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Old 14th September 2008, 12:44 AM   #1
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Default how to? simple wow/flutter measurement

I'm working on some turntable drive systems. I need to measure how they perform: does anyone know of some public domain software that can extract a wow/flutter figure from say a recorded wave file, or even give real time wow/flutter figures from a test tone injected into a PC sound card?
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Old 19th September 2008, 04:06 PM   #2
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I think Audiomatica CLIO offers the ability to measure wow & flutter as an option, but it is rather expensive.

You might have better luck finding an old W&F meter on eBay or building one.
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Old 21st September 2008, 04:29 PM   #3
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On this page New power supply you can read a method for measuring wow and flutter.

It won't give you values to compare with measurements made in another way, but it will give you values which you can compare with earlier measurements to see if you're improving on things.

"Official" wow and flutter measurements depend heavily on standards and protocols which will prove very difficult to engineer yourself.

greetings, MArco
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Old 21st September 2008, 06:45 PM   #4
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Thanks for the suggestions, but no-one seems to have done what I need.
I guess I will have to write my own software to do it!
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Old 23rd September 2008, 08:05 PM   #5
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Hi Steerpike,

I am also very interested in doing this but in the past didn’t found anything ready made for it for free. Here is some software that does it. It comes complete with a test record but it is huge expensive:

http://www.adjustplus.de/

(If you can read German)

To do it you need a test record with a pure sine tone (usually 3 kHz) and a FM-demodulator for extracting the deviation from the test tone.

In the past I did it with Spectrum Lab for the FM-demodulation and fed the output to a FFT analysing program. Spectrum Lab is free and can be found here:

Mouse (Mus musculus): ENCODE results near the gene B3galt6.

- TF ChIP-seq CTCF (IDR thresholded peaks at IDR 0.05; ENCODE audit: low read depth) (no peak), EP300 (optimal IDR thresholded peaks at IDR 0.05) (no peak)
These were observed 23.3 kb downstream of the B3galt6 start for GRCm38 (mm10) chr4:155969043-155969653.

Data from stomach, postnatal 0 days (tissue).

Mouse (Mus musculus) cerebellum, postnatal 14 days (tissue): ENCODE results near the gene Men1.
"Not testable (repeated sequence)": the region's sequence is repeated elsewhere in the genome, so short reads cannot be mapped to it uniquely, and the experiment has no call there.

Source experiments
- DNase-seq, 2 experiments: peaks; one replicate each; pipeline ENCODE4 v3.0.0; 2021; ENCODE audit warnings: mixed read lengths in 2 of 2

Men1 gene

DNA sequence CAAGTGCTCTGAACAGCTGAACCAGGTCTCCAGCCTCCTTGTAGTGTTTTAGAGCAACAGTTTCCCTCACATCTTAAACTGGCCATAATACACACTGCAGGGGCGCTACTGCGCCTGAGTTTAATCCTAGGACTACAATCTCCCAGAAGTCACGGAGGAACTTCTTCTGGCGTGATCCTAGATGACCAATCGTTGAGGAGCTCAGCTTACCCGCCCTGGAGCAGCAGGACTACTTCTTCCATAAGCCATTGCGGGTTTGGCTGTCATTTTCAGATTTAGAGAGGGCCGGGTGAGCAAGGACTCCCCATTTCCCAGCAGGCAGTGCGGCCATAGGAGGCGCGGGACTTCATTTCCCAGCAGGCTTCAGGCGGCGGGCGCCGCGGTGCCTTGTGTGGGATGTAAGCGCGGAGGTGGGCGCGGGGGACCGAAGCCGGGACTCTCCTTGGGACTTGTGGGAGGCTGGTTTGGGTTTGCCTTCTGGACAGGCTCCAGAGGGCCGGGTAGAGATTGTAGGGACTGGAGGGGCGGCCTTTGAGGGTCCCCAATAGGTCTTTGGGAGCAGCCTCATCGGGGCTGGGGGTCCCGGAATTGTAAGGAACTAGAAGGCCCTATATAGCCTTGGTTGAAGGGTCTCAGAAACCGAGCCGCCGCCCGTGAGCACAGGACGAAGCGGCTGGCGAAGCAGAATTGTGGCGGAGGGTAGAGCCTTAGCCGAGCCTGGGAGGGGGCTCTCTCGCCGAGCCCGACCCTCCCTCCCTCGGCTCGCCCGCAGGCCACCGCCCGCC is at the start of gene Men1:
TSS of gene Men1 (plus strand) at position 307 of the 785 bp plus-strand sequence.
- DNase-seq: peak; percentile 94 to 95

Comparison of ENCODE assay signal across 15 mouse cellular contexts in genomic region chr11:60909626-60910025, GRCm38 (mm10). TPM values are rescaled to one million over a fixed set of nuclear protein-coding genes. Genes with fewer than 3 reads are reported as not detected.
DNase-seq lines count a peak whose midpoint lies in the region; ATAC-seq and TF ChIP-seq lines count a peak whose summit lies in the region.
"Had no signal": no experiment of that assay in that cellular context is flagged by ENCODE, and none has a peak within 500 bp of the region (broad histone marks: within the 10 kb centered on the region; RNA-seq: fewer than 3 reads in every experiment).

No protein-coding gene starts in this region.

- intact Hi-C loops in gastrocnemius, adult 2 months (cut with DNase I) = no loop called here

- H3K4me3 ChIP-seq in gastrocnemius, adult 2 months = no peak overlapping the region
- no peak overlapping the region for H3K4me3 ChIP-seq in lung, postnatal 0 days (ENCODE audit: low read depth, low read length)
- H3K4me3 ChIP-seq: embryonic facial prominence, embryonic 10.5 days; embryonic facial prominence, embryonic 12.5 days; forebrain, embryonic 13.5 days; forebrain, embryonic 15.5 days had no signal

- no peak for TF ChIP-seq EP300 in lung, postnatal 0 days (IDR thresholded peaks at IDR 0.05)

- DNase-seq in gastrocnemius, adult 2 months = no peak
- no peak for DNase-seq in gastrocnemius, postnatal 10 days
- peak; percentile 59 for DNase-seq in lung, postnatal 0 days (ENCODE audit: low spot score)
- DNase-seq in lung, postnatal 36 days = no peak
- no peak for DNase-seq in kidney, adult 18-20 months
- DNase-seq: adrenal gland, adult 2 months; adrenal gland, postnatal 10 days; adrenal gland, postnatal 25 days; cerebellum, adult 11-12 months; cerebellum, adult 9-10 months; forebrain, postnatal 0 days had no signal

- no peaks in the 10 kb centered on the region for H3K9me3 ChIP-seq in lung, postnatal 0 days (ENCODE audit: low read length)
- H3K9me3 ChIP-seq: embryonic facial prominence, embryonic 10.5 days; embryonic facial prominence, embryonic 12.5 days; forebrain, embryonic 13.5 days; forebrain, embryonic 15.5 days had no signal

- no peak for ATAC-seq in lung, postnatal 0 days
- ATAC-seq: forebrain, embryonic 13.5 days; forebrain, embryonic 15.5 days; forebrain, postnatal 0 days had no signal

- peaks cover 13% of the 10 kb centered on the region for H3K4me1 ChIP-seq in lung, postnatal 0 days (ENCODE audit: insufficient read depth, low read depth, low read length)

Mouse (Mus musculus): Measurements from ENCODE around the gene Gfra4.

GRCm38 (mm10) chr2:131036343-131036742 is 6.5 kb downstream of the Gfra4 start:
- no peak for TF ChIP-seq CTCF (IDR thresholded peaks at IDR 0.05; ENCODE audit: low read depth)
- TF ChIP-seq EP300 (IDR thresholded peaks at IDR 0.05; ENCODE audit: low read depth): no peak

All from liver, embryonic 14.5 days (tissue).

http://freenet-homepage.de/dl4yhf/spectra1.html

Cheers
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Old 24th September 2008, 12:45 PM   #6
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Hi Pjotr

It's seems odd that no-one had done it, since a desktop computer is so ideally suited to it!

I do have a test disc, but for those who DON'T have, it would be also possible to print a disc - like a strobe disc - and pick off the frequency optically with a photodiode (or a pair of photodiodes for more accuracy)

That Spectrum lab might be just what I need - thanls for the link.

Otherwise, maybe a simple analogue PLL circuit to detect the FM component, and then do the A/D conversion.
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Old 24th September 2008, 05:07 PM   #7
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Here a result I got with Spectrum Lab with a 1 kHz test tone from a Cardas test record. TT was a Transrotor Fat Bob with a SME series-V arm. Cart was a Benz ACE. The TR is one of the most sturdy TT’s with regard to speed stability. What you see is the difference of the FB equipped with (green) and without (orange) their advertised TDM bearing.

Clearly visible is the 50 Hz torque ripple from the synchronous AC motor. Also you can see the 0.55 Hz spike from the not perfect centricity of the test record.

The cause of the other spikes below 50 Hz I don’t know…..

Cheers
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Old 24th September 2008, 06:54 PM   #8
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I have downloaded several of the software tools from your link - even if they don't do the Wow & flutter thing exactly as I want, they are going to be VERY interesting and useful analysis tool, so THANK YOU for pointing them out!!!
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Old 24th September 2008, 07:20 PM   #9
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Ok good luck Steerpike

To give the levels an absolute meaning you can make a reference signal: Say a 3 kHz test tone FM-modulated with 0.1% deviation. This will give you then a reference level. You can make this with the build-in signal generator of Spectrum Lab itself.

My previous post was just to show how deep you can measure with a soundcard, a test record and some free software.

And yes, it is big fun!
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Old 24th September 2008, 08:49 PM   #10
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Quote:
Here a result I got with Spectrum Lab with a 1 kHz test tone from a Cardas test record. TT was a Transrotor Fat Bob with a SME series-V arm. Cart was a Benz ACE. The TR is one of the most sturdy TT’s with regard to speed stability. What you see is the difference of the FB equipped with (green) and without (orange) their advertised TDM bearing. Clearly visible is the 50 Hz torque ripple from the synchronous AC motor. Also you can see the 0.55 Hz spike from the not perfect centricity of the test record.
Very nice work. Can you please explain how you obtained this graph with the mentioned software?

Thanks, MArco
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